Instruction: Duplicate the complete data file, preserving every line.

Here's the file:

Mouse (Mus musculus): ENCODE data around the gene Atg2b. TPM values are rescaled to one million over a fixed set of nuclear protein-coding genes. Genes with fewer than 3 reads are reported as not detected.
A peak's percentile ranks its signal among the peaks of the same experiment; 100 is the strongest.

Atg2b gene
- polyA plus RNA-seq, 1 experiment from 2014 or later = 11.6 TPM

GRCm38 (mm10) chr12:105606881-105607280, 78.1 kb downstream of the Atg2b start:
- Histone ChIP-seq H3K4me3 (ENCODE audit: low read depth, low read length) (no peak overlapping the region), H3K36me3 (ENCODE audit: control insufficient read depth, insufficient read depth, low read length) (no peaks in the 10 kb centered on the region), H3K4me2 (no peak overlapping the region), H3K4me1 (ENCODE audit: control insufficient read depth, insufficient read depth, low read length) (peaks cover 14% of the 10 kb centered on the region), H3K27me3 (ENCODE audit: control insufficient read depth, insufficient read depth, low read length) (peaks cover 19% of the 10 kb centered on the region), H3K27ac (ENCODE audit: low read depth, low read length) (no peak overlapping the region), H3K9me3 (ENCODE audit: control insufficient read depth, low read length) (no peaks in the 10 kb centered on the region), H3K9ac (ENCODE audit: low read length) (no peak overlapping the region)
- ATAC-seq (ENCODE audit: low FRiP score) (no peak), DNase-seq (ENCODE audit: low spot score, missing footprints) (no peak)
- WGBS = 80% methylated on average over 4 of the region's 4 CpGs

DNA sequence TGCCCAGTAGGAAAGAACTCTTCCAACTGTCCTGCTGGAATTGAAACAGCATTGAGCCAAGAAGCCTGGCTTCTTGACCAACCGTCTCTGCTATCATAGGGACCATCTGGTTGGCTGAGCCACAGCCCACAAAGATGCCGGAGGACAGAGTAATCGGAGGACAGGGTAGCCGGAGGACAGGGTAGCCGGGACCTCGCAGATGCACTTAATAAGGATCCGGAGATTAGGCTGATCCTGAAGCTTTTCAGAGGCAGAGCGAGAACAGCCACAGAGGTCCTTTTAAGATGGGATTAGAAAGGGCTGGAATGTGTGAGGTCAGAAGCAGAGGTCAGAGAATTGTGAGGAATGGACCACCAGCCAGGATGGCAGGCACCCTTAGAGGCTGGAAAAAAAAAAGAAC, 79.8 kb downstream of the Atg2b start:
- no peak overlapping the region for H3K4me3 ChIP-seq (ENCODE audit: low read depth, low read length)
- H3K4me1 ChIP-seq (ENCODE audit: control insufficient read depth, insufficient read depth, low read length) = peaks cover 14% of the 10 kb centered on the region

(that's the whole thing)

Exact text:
Mouse (Mus musculus): ENCODE data around the gene Atg2b. TPM values are rescaled to one million over a fixed set of nuclear protein-coding genes. Genes with fewer than 3 reads are reported as not detected.
A peak's percentile ranks its signal among the peaks of the same experiment; 100 is the strongest.

Atg2b gene
- polyA plus RNA-seq, 1 experiment from 2014 or later = 11.6 TPM

GRCm38 (mm10) chr12:105606881-105607280, 78.1 kb downstream of the Atg2b start:
- Histone ChIP-seq H3K4me3 (ENCODE audit: low read depth, low read length) (no peak overlapping the region), H3K36me3 (ENCODE audit: control insufficient read depth, insufficient read depth, low read length) (no peaks in the 10 kb centered on the region), H3K4me2 (no peak overlapping the region), H3K4me1 (ENCODE audit: control insufficient read depth, insufficient read depth, low read length) (peaks cover 14% of the 10 kb centered on the region), H3K27me3 (ENCODE audit: control insufficient read depth, insufficient read depth, low read length) (peaks cover 19% of the 10 kb centered on the region), H3K27ac (ENCODE audit: low read depth, low read length) (no peak overlapping the region), H3K9me3 (ENCODE audit: control insufficient read depth, low read length) (no peaks in the 10 kb centered on the region), H3K9ac (ENCODE audit: low read length) (no peak overlapping the region)
- ATAC-seq (ENCODE audit: low FRiP score) (no peak), DNase-seq (ENCODE audit: low spot score, missing footprints) (no peak)
- WGBS = 80% methylated on average over 4 of the region's 4 CpGs

DNA sequence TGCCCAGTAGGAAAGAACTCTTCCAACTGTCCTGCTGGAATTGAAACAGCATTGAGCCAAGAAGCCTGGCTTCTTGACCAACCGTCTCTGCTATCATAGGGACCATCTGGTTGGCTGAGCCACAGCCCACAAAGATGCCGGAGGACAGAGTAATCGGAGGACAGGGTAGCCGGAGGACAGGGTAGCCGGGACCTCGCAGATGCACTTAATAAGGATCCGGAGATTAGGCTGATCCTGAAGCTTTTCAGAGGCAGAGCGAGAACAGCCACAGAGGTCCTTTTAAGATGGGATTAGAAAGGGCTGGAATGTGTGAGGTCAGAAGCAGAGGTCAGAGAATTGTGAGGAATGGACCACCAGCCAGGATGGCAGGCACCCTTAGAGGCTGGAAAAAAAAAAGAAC, 79.8 kb downstream of the Atg2b start:
- no peak overlapping the region for H3K4me3 ChIP-seq (ENCODE audit: low read depth, low read length)
- H3K4me1 ChIP-seq (ENCODE audit: control insufficient read depth, insufficient read depth, low read length) = peaks cover 14% of the 10 kb centered on the region